Photos copyright FunCity Stuff.
If you’ve lived in North Texas for a while, you’ve probably been to the Dallas Arboretum. As ubiquitous as the Texas Rangers, Six Flags and Dr Pepper, the gardens attract hundreds of thousands of …BEES!
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Just kidding! Visitors! Every year, hundreds of thousands of families and nature-lovers seek out a stroll and a picnic along the 66 acres of rolling landscaped hills and 500,000 blooms, plus exotic plants and water features.
New this year is a bronze sculpture exhibit called The Great Contributors by artist Gary Price. Eight life-size sculptures are placed throughout the Gardens looking amiable, charming and downright whimsical. A bench is part of each work, giving us the opportunity to get up close and personal.
We decided to pop in and check out the demo by Gary Price himself. He and his son showed us some initial steps in his molding process. He says he still needs to get her permission, but Oprah Winfrey is next on his “to bronze” list. And, he tells us, his piece “The Wright Brothers” is the first time unveiled ANYWHERE — and it’s right here at the Arboretum. Don’t you love being the first?
Price tells us he uses the “lost wax” method of sculpting, and that since bronze is about 98% copper, his works are heavy, easily withstanding weather and bear hugs. Price, a Utah native, clearly loves his work, and he’s eager to see what kind of reaction his bronzed beauties will get from Dallasites.
When you head over to the Gardens to take advantage of this incredible spring weather, enjoy this first week of Dallas Blooms, but keep an eye out for:
- Abraham Lincoln
- George Washington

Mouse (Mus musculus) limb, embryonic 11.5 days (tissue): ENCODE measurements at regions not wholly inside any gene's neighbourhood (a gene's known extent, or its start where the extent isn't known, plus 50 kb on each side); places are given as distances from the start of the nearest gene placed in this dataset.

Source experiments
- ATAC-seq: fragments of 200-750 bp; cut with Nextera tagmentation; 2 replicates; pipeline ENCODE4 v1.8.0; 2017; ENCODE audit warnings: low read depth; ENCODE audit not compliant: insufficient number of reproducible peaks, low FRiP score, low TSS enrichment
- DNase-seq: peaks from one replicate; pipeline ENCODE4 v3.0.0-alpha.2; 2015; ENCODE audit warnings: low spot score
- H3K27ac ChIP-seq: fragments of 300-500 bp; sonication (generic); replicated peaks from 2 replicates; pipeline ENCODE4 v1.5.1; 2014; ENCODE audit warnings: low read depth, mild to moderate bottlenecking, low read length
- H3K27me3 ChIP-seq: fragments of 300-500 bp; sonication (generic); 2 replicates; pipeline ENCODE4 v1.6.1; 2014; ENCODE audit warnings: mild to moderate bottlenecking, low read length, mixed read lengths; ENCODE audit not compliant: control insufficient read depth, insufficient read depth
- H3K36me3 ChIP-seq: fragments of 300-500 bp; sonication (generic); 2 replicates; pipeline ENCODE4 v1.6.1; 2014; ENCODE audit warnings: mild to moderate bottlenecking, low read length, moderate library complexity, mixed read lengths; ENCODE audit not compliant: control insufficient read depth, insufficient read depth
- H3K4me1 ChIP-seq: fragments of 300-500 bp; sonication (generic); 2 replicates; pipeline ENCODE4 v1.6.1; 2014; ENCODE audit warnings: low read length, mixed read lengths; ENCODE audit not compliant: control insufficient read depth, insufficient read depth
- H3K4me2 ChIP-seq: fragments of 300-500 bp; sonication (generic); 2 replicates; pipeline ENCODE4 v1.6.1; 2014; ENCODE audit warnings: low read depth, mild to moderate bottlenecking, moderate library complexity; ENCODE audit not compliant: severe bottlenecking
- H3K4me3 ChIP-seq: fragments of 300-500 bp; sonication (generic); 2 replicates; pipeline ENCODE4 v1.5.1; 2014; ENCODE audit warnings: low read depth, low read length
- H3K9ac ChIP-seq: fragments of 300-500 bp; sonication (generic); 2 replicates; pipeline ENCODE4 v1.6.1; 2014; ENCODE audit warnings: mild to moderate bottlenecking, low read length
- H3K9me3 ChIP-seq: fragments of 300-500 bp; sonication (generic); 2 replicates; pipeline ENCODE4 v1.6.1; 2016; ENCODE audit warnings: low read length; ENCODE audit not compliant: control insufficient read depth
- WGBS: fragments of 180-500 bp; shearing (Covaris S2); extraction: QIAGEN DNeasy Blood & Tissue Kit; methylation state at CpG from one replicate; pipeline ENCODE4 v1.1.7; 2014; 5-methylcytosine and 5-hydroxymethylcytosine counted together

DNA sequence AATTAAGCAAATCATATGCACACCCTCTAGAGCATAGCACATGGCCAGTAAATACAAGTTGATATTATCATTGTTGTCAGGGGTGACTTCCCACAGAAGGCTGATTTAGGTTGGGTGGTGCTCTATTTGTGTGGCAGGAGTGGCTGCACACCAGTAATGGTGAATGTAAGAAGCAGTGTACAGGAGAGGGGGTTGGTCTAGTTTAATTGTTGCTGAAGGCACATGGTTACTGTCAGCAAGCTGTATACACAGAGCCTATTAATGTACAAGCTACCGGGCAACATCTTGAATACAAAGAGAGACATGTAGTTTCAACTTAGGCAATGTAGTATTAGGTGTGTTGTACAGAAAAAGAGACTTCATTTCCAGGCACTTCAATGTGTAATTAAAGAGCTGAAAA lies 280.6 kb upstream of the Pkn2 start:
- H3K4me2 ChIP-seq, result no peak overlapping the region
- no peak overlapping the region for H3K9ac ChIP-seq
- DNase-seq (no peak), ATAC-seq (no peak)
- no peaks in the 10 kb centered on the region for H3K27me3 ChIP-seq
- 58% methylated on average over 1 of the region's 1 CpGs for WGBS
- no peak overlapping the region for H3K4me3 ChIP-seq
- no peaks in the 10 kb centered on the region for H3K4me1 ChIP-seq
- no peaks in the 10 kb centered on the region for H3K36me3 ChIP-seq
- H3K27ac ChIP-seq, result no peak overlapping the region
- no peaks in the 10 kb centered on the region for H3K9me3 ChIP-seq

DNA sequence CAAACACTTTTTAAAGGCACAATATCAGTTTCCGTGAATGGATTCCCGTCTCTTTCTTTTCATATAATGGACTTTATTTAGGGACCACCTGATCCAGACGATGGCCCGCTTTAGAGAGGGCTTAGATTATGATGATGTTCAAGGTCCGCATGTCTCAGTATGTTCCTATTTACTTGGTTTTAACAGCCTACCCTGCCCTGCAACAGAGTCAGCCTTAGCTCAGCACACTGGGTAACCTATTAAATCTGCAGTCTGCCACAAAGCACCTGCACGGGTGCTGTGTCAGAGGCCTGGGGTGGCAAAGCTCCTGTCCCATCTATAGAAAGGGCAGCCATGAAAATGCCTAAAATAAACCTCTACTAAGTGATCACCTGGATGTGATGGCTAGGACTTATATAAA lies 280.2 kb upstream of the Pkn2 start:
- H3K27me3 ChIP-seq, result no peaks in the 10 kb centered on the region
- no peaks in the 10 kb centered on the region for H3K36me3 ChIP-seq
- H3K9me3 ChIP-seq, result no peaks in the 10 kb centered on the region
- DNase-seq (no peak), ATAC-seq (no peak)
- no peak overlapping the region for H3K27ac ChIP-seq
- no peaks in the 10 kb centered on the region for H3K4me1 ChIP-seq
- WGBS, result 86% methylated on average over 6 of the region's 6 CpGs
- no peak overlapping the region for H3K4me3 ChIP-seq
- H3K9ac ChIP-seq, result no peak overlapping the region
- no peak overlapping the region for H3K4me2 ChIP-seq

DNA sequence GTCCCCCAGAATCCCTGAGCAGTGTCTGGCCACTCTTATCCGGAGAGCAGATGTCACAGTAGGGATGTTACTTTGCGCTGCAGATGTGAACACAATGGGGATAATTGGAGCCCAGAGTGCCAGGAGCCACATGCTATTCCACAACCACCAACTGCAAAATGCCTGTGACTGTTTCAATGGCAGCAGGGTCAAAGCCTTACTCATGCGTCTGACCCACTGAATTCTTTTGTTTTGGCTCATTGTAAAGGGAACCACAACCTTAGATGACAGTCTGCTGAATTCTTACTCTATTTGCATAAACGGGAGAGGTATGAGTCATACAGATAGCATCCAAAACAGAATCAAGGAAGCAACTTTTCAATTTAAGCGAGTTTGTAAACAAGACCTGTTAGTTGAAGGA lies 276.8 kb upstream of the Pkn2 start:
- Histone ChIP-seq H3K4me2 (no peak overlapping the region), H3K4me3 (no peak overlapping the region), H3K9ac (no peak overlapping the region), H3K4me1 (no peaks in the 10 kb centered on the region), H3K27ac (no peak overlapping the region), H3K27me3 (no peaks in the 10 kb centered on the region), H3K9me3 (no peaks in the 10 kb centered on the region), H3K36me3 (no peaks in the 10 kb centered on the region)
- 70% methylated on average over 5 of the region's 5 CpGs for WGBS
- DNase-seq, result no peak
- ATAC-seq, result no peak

- Benjamin Franklin
- Vincent Van Gogh
- William Shakespeare
- The Wright Brothers (their first time in public)
- Mark Twain
- Albert Einstein
When you get to William Shakespeare, make sure you walk around to the back of his bench. You’ll find a bio inscribed on the back, with what appears to be Romeo and Juliet carved in miniature. From skull to quill, cherubs to lions, his bench has intricate details that the other benches mostly lack. This piece seemed the most exquisite of them all.
After we got to experience all eight sculptures, we sashayed over to the kids’ area. The Rory Meyer Children’s Adventure Garden has over 150 kids’ activities, says the brochure, but without any kids with us, it felt a bit stalkery. We did take a stroll through the Edible Garden, but a docent told us we couldn’t eat any of it. We acted like we had no intention of doing any such thing! So we got lunch at Cafe on the Green instead, thank you very much.
The grand opening of Dallas Blooms, The Great Contributors exhibit and the Rory Meyer Children’s Adventure Gardens with lunch at Cafe on the Green made for a gorgeous spring morning! What do you think of the sculptures? Think you’ll be headed to the Arboretum this spring?
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WHAT MAKES IT FUN?
While it’s open year-round, Dallas Blooms is nature at her finest. (Until April 10, 2016.) Check site for music, events and activities at the Arboretum.
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